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There were also a couple of other interesting ruins including this reconstructed arch on a bluff above the ocean where we had a picnic dinner watching the sunset. Mushy, I know… But it was beautiful and we really enjoyed our 24 hour stay on the island.

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From Naxos we hopped on another ferry to Athens (with a sketchy overnight in Piraeous because we arrived after the public transportation stopped for the night). The next morning we got on a bus to Kastraki, a small little village at the base of Meteora - a historical area where "reclusive" monks came to escape society and built a series of monasteries to practice their religion. The interesting thing about these monasteries is that the monks built them on the tops of giant rock formations making it nearly impossible for other people to reach their sacred places. First of all, the rock formations in themselves are amazing! Not to mention the fact that the monks essentially free climbed up the sides of these ginormous rocks to build the churches.

The town of Kastraki:

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Enjoying our private patio at our amazing accommodation - the Doupiani Traditional House:

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The Monastery of Megalou Meteora was the largest of the monasteries setting on top of a rock over 600 meters above the town. It housed several fascinating exhibits, including the old kitchen and ossuary (containing hundreds of skulls), and 3 or 4 different museums.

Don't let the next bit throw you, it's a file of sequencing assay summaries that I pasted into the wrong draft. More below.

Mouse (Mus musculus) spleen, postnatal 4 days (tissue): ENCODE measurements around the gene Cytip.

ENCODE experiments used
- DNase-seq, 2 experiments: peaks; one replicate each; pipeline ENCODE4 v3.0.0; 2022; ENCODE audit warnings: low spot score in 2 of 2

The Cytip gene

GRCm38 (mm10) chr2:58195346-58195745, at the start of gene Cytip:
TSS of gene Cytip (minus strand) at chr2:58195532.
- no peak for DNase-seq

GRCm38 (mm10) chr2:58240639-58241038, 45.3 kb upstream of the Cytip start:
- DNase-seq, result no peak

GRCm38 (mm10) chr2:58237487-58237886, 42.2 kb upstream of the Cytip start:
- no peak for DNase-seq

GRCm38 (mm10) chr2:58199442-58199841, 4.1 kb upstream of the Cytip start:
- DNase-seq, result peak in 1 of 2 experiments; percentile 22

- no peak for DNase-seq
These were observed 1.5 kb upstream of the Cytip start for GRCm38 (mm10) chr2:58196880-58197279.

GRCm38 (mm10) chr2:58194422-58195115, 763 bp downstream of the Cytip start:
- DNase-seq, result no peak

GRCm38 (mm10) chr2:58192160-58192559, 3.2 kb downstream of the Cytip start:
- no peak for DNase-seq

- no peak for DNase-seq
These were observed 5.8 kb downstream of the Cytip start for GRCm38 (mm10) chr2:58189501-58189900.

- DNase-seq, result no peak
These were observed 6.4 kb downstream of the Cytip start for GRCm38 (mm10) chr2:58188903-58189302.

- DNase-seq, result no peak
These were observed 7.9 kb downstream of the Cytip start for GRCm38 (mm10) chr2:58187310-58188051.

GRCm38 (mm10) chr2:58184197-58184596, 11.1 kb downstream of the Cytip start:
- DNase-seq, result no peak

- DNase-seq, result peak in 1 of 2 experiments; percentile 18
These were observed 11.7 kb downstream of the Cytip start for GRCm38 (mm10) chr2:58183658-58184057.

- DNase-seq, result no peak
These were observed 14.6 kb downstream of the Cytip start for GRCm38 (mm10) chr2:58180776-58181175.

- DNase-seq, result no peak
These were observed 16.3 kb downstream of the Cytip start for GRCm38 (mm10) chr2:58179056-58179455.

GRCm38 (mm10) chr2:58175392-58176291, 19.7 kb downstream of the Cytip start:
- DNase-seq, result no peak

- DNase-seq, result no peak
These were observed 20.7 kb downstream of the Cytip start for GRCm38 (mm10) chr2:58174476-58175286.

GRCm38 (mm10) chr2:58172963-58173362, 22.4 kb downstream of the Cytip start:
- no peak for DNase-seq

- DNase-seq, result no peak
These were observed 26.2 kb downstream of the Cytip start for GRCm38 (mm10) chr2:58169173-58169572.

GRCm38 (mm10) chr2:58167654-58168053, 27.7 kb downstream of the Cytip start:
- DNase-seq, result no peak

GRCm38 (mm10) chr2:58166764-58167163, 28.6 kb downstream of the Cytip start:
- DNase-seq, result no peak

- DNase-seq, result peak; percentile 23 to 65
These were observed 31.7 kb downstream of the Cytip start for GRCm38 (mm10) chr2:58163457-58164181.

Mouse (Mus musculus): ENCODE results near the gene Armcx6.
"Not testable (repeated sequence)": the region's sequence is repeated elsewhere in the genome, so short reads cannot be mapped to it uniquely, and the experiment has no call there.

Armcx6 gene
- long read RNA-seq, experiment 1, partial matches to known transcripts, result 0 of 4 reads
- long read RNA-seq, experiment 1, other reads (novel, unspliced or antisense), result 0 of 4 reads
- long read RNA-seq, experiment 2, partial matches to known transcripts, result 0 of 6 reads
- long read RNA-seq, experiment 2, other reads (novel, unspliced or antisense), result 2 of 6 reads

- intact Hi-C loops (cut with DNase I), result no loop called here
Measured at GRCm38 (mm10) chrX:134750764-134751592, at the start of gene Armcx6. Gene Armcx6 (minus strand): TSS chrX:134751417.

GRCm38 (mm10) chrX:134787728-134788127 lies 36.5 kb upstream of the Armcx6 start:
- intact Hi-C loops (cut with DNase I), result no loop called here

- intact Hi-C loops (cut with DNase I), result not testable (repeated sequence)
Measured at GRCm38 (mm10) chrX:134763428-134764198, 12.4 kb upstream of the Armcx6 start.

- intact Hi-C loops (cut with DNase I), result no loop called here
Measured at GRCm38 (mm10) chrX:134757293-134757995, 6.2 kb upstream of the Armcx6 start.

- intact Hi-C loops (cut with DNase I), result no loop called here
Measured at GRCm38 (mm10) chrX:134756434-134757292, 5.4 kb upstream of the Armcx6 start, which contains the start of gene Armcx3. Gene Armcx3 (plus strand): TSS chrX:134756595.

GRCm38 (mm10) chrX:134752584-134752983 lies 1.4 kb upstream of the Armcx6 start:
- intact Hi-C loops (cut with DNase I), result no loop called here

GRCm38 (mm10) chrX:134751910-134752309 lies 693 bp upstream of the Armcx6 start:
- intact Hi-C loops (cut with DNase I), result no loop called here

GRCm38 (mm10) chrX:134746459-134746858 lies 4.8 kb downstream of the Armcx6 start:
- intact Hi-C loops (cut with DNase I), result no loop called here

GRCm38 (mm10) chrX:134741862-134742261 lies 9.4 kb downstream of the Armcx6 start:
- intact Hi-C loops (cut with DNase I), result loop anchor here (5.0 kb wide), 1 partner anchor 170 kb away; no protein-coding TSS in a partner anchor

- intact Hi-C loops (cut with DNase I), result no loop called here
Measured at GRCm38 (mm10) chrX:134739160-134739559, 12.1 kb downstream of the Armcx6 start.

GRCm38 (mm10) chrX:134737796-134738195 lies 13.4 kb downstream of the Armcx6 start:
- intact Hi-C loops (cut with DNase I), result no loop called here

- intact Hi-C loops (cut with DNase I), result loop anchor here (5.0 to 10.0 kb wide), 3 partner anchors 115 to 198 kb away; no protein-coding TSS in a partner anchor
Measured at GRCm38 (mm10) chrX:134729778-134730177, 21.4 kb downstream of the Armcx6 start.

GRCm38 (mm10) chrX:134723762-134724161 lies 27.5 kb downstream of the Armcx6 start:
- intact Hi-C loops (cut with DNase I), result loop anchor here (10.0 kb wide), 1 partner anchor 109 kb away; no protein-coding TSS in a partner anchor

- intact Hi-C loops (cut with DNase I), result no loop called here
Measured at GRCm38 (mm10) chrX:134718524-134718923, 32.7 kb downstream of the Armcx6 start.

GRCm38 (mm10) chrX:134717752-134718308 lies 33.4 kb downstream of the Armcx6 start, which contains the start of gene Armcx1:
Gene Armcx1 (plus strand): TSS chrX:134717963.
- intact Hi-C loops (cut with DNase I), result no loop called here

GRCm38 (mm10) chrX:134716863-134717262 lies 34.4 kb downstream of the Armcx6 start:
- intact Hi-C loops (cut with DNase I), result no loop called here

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Stairs have been built to the top of each of the monasteries for tourists. Too bad because Jaime would have appreciated another reason to bust out our rock climbing gear one last time :) Before the stairs, however, monks and supplies were hauled up baskets like this one:

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Varlaam Monastery was also very impressive:

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This is the smaller of the 2 nunneries in the area that we photographed from an unbelievable viewpoint. The nuns were by far the most strict when it came to etiquette and dress code. At each of the monasteries I had to wear a skirt around my shorts and sleeveless tops were STRICTLY prohibited.

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And it wouldn't be much of a final blog entry without a photo like this one:

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The Monastery of St. Nicholas was the last site we visited, which had a beautiful bell tower above it.